An article published last year by University Affairs summarized a study on students’ preferences for spoken lectures over those presented to them through other technology. The study was conducted by Professor Vivek Venkatesh, the associate dean of academic programs and development in the School of Graduate Studies at Concordia University, and Professor Magda Fusaro of the Department of Management and Technology at Université du Québec à Montréal.
The researchers sent their survey to over a dozen universities and collected responses from over 15,000 students and 2,500 instructors. Venkatesh and Fusaro concluded that not every professor is in agreement about how a class should be taught.
“Our analysis showed that teachers think that their students feel more positive about their classroom learning experience if there are more interactive, discussion-oriented activities,” they wrote. “In reality, engaging and stimulating lectures, regardless of how technologies are used, are what really predict students’ appreciation of a given university course.”
One of the main reasons the study was conducted in the first place was that there seems to be a grey area between what the professors think their students want in lecture versus what the students actually prefer, according to Fusaro.
UTM students fall on both sides of the fence with this debate as well, appreciating different kinds of teaching methods in different classes.
Melissa Cordell, a second-year economics student, said that in her geography elective, there were more videos and room for interaction than in her economics courses. In geography, students were shown videos pertaining to the course material but were also lectured from slides, while her economics lectures tend to consist of a few PowerPoint slides and the professor talking for the duration of the class.
Cordell says she enjoys the interactive sessions a bit more since they allow for more personal opinions and class discussions. Ultimately, though, she said, a good balance is optimal.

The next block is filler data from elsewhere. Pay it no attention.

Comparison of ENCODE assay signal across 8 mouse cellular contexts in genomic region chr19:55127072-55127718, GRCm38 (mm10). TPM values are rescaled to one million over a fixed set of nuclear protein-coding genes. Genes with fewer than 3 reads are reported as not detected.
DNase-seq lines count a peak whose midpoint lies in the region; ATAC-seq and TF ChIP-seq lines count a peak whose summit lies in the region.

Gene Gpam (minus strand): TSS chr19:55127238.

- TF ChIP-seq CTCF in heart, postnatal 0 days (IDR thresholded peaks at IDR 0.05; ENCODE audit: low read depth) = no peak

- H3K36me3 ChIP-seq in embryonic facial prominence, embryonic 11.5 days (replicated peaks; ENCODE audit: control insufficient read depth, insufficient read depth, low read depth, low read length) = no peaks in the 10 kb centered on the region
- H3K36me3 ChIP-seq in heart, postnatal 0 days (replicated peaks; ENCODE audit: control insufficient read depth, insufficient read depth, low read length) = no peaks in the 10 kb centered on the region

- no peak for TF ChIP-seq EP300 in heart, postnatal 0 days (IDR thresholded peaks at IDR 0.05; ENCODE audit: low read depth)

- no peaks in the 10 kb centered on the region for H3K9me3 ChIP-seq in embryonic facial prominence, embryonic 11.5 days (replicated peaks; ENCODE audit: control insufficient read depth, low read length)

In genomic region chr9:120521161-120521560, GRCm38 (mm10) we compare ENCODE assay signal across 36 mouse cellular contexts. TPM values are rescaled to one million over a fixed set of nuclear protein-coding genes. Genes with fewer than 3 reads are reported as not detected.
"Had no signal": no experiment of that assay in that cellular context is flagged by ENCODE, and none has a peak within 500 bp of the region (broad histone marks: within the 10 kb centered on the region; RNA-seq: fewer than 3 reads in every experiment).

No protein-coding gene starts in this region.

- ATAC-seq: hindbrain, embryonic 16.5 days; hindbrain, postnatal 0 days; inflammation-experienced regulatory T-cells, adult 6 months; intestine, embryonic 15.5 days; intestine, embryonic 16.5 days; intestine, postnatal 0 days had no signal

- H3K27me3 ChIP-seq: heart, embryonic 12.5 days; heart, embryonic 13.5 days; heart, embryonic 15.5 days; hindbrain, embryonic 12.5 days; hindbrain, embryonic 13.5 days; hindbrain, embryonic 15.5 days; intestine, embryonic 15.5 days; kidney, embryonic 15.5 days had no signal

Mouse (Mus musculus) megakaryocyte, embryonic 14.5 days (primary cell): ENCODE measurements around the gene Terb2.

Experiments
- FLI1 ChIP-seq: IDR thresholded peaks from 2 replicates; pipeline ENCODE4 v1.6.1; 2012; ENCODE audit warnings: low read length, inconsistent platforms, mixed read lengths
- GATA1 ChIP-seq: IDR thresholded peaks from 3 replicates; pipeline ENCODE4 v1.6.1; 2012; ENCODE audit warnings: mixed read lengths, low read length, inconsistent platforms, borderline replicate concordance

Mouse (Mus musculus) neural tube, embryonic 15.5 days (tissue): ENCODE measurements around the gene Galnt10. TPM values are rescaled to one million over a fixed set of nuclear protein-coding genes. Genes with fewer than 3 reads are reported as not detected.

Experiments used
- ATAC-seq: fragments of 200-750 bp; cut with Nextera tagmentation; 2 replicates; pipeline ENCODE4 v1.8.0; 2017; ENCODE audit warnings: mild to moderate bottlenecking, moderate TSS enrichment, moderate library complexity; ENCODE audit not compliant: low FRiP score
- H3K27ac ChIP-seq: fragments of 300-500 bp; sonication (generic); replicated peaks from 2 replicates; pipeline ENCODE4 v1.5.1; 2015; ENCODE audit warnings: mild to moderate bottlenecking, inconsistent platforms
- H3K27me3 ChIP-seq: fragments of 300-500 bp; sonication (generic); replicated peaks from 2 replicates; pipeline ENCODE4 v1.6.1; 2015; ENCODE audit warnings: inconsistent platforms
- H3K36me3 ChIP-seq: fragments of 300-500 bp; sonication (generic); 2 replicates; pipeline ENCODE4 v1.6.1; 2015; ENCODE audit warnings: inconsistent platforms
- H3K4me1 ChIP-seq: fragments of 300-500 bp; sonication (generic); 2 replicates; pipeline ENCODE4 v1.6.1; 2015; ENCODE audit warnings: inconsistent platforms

Scott Becket, a third-year life sciences student, stated that his biology classes are mainly lecture-based and don’t involve many class discussions or visual aids. But Becket says he in fact prefers a good lecture over one that only involves class interaction and participation.
The opinions of these students are similar to those that inspired Venkastesh to conduct the study in the first place. “Students are old-school—they want lectures. They want to listen to a professor who’s engaging, who’s intellectually stimulating, and who delivers the content to them,” he says.
Interestingly, the researchers found that while 86% of professors embrace or approve using technology to deliver lectures, only 53% of students want to see it used in their classes.
Professor Carla, the professor who taught my organization design course, believes class interaction and YouTube videos play an effective complementary role in delivering the material alongside the lecture slides; while she focuses on her lecture slides, Carla also wants the class to participate since she believes that helps us understand various perspectives and the content itself.
She added that the lecture slides she prepared played a crucial role and that we were to focus on them as well as the discussions, videos, and other visual pieces, which she adds to sum up or amalgamate the key ideas of the lecture.
Education News quoted Fusaro’s explanation of what these results will mean for the classroom. “There has been a lot of chatter in the education-related media that with the popularity of online learning and blended learning on the upswing, we could be seeing the decline of the traditional college lecture,” she says. “Such thoughts might be a tad premature.”